Sunday, December 12, 2010


Such a complex and far-reaching subject.  For now, I'll just touch on a few options.

Safe Search Engine
For the youngest surfers, a safe option is KidRex (  This is technically a Google custom search engine but it is touted as "safe search for kids, by kids."  When searches are conducted, advertisements appear at the top of the page as well as in the right margin, however, unlike a traditional Google search, the ads are clearly marked in bold "Ads by Google" and appear in boxes.  The hits appear in "safesearch on"  mode.  On the splash page, the search box is large and easy to identify; the type is large and easy to read.  These are terrific accessibility points for younger readers.

Social Networking Sites
The quest for "friends" online will lead most kids to social networking sites like Facebook.  The pitfalls for children include bullying and personal safety concerns.  Parents are the first line of defense in the social networking world.  If you have decided to let your tween or teen have an account, the Federal Trade Commission offers advice and resources for ensuring child security ( at their OnGuard Online site.  The FTC site also includes games like "Friend Finder" and "The Case of the Cyber Criminal" to graphically drive their safety lessons home.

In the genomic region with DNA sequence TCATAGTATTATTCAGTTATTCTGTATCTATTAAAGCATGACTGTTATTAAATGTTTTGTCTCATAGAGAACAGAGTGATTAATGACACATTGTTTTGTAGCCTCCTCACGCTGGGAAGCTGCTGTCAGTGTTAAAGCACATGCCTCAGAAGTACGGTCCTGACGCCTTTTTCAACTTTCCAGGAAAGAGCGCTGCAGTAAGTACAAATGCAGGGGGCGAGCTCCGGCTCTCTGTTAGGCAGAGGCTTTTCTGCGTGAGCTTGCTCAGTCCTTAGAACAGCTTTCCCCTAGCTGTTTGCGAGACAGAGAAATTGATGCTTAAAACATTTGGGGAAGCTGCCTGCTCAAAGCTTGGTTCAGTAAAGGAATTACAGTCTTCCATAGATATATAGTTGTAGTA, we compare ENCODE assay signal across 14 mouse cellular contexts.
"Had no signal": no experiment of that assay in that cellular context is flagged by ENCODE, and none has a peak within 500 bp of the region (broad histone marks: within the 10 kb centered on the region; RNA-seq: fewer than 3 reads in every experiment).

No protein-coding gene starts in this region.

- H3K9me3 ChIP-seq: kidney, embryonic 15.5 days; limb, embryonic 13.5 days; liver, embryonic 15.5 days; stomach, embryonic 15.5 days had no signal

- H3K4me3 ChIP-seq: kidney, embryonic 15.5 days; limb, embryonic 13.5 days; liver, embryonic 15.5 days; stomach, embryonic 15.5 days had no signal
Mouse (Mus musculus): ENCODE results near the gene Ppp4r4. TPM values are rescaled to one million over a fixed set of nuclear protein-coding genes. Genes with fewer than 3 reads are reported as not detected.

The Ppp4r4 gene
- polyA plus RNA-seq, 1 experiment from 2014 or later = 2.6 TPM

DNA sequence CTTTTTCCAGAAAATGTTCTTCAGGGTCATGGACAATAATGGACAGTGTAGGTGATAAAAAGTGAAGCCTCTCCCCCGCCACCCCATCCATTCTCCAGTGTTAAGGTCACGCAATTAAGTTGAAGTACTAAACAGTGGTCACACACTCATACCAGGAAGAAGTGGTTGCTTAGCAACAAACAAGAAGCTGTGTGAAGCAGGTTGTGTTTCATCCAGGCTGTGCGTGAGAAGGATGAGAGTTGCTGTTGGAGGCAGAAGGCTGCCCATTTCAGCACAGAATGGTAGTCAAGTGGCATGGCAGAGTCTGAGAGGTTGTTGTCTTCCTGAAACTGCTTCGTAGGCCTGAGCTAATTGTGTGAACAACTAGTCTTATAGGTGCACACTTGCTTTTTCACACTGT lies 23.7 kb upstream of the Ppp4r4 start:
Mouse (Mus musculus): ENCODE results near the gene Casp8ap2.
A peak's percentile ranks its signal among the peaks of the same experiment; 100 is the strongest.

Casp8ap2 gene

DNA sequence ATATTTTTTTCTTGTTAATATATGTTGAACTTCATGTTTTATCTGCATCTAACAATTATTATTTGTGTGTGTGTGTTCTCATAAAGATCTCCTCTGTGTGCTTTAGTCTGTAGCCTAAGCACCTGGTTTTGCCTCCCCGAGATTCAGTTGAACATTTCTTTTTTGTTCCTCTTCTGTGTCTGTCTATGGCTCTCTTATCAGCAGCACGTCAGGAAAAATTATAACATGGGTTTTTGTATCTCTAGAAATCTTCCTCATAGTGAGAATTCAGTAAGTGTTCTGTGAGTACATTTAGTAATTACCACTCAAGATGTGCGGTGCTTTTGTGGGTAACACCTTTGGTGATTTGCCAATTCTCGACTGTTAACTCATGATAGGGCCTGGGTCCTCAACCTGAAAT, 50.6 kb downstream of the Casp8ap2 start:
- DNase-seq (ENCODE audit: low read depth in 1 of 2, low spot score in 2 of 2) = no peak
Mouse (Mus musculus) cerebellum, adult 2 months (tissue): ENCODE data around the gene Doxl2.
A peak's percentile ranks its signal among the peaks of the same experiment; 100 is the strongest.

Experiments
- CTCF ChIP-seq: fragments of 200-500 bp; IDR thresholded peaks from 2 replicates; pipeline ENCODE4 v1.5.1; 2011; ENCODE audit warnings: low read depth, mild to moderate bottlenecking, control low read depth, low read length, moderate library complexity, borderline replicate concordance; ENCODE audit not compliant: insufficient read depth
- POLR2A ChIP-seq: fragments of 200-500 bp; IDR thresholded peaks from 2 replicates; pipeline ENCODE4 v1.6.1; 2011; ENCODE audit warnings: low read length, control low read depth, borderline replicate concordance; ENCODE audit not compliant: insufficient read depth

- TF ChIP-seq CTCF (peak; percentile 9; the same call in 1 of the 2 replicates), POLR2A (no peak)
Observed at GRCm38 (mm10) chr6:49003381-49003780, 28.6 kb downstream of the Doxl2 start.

The American Library Association (ALA) put together a 23 minute video for Choose Privacy Week that includes visual examples of why it is important to watch what you put on social networking sites (and other Internet sites); the video is available on Vimeo (

Media Message Overload
In "Media Meltdown: A Graphic Guide Adventure," Orca Publishing offers a graphic novel about weeding out the advertisements online.  If you don't have the book, you can still play games, find out what you can do, download free stuff, and get teacher resources.  Certainly, being able to conduct a search and recognize what sites are paid advertisements or are sponsored by interested parties is part of media and information literacy.  This site ( provides a starting point or additional resources for media literacy training.

Cyber Safety
The National Security Agency created CryptoKids: America's Future Codemakers and Codebreakers (  The site includes games, with badges awarded, that support the National Cryptologic Museum.  But they've included cyber-safety games as well.

And last, but not least, PBS Kids created Webonauts Internet Academy (  Cyber safety is the theme of the challenge to graduate from the Academy.  Although the site is intended for students aged 8-10 years, it could appeal to younger students with assistance and even older students for whom cyber safety is a new lesson.  I think this is a remarkable resource for teaching Internet safety in an engaging way that will reinforce the lessons in a memorable way.  Don't miss this one!

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